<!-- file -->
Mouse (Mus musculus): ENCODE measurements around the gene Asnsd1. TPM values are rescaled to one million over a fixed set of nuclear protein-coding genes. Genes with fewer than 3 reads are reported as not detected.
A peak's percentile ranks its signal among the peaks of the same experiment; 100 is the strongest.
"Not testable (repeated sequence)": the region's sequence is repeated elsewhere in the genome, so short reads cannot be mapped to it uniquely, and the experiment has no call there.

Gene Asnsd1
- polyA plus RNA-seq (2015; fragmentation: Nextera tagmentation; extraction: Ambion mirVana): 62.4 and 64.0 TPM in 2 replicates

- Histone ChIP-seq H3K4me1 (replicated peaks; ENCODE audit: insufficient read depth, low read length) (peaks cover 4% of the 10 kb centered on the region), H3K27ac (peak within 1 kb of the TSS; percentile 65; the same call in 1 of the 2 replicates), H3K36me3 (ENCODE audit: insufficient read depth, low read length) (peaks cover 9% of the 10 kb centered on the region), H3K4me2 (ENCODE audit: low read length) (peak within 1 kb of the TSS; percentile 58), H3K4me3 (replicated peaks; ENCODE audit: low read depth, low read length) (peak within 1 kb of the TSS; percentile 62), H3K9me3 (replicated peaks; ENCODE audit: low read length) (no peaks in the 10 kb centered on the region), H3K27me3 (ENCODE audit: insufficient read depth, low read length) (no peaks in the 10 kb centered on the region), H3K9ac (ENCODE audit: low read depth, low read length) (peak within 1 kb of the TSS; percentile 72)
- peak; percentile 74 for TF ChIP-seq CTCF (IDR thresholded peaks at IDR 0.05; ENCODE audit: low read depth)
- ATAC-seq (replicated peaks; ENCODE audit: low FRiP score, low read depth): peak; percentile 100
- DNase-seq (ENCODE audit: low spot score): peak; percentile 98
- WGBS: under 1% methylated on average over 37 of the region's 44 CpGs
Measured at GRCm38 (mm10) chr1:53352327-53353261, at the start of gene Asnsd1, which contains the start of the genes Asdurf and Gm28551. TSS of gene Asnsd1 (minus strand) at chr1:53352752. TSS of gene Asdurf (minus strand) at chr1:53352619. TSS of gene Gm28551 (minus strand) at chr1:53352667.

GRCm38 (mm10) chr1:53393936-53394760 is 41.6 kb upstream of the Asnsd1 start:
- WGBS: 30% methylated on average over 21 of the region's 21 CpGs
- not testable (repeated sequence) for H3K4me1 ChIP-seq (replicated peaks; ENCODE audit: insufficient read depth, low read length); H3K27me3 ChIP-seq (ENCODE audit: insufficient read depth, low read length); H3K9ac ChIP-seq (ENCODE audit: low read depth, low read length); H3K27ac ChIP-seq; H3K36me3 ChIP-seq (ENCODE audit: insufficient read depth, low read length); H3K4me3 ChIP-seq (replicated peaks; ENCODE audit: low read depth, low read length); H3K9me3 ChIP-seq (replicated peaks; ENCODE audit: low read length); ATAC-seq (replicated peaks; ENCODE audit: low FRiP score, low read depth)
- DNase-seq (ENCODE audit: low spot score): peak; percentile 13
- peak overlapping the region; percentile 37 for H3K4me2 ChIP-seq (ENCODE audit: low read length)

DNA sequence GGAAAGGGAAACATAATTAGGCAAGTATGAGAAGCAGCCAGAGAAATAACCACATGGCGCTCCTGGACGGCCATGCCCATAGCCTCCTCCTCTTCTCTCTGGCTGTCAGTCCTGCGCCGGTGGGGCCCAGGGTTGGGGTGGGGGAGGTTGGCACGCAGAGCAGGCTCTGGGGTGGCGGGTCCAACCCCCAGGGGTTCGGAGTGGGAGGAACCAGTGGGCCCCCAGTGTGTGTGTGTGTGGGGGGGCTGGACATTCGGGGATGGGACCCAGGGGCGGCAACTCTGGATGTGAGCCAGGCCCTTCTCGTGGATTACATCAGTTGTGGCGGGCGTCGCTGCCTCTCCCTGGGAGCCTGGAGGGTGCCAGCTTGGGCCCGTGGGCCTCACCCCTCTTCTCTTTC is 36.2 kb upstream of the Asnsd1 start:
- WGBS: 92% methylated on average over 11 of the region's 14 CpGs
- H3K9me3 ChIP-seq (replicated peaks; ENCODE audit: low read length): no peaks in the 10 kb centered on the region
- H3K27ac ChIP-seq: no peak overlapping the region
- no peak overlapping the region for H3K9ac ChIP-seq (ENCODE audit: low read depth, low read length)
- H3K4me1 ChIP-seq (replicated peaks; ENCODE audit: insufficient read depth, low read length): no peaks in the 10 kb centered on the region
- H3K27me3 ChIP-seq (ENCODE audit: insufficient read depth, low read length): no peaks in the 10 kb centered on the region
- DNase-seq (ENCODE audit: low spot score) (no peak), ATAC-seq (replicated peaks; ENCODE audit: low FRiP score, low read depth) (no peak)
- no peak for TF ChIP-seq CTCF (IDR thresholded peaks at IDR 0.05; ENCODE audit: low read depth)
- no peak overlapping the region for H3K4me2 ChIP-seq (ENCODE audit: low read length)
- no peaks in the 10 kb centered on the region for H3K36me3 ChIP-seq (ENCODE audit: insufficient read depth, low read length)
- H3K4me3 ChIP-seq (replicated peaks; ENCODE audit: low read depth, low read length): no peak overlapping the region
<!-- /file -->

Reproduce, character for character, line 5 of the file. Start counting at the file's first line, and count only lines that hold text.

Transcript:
- polyA plus RNA-seq (2015; fragmentation: Nextera tagmentation; extraction: Ambion mirVana): 62.4 and 64.0 TPM in 2 replicates